If you believe this then you have no understanding how 5G works.
The very high frequency of these signals is important to note. It means that 5G will be capable of incredible data bandwidth, so that many people will simultaneously send and receive nearly unfathomable amounts of data.
- Up to 10Gbps data rate – > 10 to 100x improvement over 4G and 4.5G networks
- 1-millisecond latency
- 1000x bandwidth per unit
- areaUp to 100x number of connected devices per unit area (compared with 4G LTE)
According to the February 2020 issue of Fortune Magazine, average 5G speed measures done in Q3/Q4 2019 range from:
- 220 megabytes per second (Mbps) in Las Vegas
- 350 in New York,
- 380 in Los Angeles,
- 450 in Dallas,
- to 550 Chicago,
- and over 950 in Minneapolis and Providence approximately.
That’s 10 to 50 times more than 4G LTE.
But here is the part where you understand 5G is a lot more than that.
What is 5G low latency?
5G technology offers an extremely low latency rate, the delay between the sending and receiving of information. From 200 milliseconds for 4G, we go down to 1 millisecond (1ms) with 5G.
The downside? High frequencies have short range, and 5G may only be able to span a few blocks of any given area. That means 5G may not project over long distances. Smaller frequencies also don’t penetrate obstacles very well, so everything from concrete walls to tree leaves may disrupt signals. That makes it a line-of-sight technology – your wireless modem or phone will need to be close to a base station for best transfer speeds.
In addition to better bandwidth, 5G should have reduced latency, or delay, between the devices it connects. 4G has a latency of around 70 ms (milliseconds); 5G should have less than 1 ms [source: Mobile Foresight]. That means less frustration and more productivity, and in some scenarios, it’s a lifesaver. With driverless cars, for example, the vehicles must be able communicate on a nearly instantaneous basis to prevent accidents.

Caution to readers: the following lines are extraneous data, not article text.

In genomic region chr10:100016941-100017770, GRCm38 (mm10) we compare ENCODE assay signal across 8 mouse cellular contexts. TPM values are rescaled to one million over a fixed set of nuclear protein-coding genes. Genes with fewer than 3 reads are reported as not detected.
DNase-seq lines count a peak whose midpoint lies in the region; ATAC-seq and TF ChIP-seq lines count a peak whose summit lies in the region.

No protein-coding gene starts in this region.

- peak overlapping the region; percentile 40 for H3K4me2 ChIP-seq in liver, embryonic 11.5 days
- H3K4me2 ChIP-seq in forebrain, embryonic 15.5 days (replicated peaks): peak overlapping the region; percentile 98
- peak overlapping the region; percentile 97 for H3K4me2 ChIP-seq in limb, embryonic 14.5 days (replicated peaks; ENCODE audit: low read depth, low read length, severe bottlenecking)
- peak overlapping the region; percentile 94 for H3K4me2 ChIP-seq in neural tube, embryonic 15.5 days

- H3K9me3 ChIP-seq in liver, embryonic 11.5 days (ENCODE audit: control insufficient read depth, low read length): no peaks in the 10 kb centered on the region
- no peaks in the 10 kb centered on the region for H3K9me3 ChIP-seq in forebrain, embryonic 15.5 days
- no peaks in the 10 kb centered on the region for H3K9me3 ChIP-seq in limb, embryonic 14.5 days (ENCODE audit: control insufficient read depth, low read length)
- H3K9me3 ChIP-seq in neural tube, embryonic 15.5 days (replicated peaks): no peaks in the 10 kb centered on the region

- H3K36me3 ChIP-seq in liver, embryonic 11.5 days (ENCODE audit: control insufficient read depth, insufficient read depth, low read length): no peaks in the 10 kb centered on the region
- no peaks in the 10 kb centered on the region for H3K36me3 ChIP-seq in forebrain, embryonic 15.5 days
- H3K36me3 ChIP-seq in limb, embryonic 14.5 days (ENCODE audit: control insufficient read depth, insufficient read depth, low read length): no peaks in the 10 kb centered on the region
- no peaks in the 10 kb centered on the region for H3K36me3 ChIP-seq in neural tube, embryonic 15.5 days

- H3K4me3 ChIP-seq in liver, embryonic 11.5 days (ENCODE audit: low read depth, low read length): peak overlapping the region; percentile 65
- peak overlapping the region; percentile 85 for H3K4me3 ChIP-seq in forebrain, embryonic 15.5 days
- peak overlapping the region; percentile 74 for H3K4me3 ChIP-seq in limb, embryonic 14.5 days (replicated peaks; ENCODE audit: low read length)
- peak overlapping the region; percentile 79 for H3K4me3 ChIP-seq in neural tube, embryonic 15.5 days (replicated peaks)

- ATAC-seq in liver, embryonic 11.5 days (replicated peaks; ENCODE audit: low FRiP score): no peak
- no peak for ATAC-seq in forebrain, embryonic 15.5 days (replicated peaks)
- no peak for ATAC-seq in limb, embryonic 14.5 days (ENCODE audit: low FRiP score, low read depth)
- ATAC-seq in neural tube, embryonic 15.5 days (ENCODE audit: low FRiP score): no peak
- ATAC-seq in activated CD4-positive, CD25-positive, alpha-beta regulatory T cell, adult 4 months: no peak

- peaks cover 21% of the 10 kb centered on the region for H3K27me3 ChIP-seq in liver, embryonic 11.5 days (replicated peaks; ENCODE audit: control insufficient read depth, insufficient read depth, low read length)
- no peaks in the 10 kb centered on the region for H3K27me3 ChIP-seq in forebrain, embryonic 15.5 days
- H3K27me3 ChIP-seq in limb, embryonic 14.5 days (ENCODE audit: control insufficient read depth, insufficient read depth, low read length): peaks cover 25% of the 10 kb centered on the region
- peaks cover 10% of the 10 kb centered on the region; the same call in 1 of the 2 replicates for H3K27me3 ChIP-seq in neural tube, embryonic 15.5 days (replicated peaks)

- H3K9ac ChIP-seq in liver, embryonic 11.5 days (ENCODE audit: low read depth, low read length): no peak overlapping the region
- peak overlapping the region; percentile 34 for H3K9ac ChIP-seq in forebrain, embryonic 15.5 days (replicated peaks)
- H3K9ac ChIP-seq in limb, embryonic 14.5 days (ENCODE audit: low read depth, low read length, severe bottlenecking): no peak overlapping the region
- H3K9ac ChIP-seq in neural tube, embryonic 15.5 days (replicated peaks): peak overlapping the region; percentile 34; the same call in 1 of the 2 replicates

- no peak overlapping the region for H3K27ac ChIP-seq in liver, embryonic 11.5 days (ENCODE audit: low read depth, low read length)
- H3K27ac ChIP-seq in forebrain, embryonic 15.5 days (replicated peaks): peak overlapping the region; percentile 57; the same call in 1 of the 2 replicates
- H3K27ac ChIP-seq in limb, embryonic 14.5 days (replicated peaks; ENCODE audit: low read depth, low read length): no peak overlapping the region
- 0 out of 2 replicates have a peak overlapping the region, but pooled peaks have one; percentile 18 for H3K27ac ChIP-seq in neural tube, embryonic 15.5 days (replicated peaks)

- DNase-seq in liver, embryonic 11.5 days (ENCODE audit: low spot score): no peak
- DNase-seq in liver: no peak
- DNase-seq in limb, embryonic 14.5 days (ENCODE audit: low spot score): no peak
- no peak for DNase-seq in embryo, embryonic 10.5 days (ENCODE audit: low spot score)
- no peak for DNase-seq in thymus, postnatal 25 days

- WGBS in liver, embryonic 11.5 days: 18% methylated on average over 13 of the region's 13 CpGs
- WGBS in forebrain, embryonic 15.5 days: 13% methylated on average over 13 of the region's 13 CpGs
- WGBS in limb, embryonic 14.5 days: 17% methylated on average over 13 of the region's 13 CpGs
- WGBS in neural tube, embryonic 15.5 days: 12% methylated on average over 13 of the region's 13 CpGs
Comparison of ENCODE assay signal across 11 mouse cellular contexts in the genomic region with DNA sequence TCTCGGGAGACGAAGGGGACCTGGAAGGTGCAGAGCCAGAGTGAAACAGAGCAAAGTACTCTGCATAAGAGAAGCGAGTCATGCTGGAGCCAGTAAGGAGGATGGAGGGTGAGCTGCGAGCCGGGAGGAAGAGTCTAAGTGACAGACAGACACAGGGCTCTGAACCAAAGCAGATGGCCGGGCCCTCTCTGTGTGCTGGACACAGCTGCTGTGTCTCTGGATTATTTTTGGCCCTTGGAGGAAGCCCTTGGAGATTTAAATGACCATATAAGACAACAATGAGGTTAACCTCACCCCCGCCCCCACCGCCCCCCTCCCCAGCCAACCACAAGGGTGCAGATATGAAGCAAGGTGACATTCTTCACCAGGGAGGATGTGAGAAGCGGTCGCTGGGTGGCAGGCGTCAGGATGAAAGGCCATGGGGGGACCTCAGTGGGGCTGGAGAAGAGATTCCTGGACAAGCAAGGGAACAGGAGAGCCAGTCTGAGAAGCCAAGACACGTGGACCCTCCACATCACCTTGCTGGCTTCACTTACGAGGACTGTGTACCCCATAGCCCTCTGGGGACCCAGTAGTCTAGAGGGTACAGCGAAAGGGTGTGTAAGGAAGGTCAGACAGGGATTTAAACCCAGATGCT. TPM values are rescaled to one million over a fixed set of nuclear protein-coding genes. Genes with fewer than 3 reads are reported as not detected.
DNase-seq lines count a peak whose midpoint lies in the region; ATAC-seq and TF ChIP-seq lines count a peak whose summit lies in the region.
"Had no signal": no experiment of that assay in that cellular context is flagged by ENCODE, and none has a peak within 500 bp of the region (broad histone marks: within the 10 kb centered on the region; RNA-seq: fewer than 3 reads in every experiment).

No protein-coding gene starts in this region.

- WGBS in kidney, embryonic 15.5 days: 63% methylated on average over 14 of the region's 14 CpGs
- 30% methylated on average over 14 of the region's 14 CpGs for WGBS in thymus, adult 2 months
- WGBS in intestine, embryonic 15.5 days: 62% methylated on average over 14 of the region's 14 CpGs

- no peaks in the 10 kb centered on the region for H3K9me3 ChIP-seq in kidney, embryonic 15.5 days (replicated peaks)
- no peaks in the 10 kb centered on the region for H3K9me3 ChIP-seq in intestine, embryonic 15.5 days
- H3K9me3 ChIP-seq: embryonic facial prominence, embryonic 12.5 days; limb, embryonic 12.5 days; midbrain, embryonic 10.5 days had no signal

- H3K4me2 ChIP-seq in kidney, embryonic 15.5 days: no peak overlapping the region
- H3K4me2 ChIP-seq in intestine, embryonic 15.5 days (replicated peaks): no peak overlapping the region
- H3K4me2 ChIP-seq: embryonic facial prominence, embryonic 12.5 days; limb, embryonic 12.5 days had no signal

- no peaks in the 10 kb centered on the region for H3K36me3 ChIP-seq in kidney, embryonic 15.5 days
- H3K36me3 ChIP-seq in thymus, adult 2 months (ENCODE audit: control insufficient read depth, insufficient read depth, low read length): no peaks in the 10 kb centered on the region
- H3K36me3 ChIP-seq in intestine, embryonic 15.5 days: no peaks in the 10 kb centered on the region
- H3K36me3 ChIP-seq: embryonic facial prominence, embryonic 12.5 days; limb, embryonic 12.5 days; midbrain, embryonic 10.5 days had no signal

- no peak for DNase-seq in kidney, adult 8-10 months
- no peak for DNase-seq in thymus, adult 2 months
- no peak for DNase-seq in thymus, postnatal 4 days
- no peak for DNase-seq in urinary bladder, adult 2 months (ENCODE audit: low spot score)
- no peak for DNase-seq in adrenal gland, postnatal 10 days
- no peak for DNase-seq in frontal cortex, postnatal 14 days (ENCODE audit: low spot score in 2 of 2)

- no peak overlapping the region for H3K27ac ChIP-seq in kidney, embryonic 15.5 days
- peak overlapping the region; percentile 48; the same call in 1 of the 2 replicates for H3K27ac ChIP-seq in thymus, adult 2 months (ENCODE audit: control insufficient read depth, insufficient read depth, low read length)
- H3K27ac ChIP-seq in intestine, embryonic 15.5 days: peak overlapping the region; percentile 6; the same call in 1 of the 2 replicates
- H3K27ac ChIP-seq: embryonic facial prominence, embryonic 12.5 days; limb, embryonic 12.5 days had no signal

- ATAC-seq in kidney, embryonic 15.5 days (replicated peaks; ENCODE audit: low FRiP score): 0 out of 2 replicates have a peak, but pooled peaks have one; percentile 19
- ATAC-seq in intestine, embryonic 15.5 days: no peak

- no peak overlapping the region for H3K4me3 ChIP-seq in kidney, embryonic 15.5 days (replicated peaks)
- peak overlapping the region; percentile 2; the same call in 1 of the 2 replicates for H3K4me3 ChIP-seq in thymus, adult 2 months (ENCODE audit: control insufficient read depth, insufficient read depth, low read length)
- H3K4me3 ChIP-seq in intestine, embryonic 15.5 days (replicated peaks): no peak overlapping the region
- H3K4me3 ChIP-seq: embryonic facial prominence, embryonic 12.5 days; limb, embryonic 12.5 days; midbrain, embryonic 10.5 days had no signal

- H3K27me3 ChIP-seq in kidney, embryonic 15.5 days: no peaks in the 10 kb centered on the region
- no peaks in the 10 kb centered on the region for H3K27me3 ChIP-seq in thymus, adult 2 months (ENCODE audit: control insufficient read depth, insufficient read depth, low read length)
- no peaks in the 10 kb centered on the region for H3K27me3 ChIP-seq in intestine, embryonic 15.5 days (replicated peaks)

5G’s infrastructure rollout will be different, too. In the past, communications companies typically build big cell phone towers to propagate cell signals throughout a geographical area. 5G may alter this paradigm. Rather than constructing towers, service providers will just install their equipment (called small cells) on existing telephone lines and buildings. The cells may have a range of around 250 meters (820 feet) [source: IEEE]. To tap into the signal, customers will use wireless modems (or phones) to connect. In turn, that could mean you no longer need that cable-based internet service.
Because millimeter wave 5G signals have weaker propagation compared to 4G, service providers will have to create a denser infrastructure to ensure consistent service. As with WiFi, 5G will require more base stations in closer proximity to serve many people.
A few mobile carriers are launching “pre-5G” versions of 5G that would lead you to believe that 5G is already a well-defined standard. It’s not. In fact, no one really knows just yet what 5G will be like because the standard for 5G won’t even be finalized until 2018 [source: Frenzel].
A lot of what 5G really will entail is still in the realm of speculation. One thing’s for certain: 5G will be an improvement over 4G in terms of speed and capacity. If there’s a drawback, it’s that the upgrade process will be expensive. Service providers will blow billions (perhaps as much as $21 billion) to make the jump from 4G to 5G [source: Real]. And consumers will have to pay up too.
“5G cell towers are more dangerous than other cell towers for two main reasons. First, compared to earlier versions, 5G is ultra high frequency and ultra high intensity.”
“Second, since the shorter length millimeter waves (MMV) used in 5G do not travel as far (or through objects), with our current number of cell towers the cell signal will not be reliable.
More resource: 5G availability around the world as of January 2020.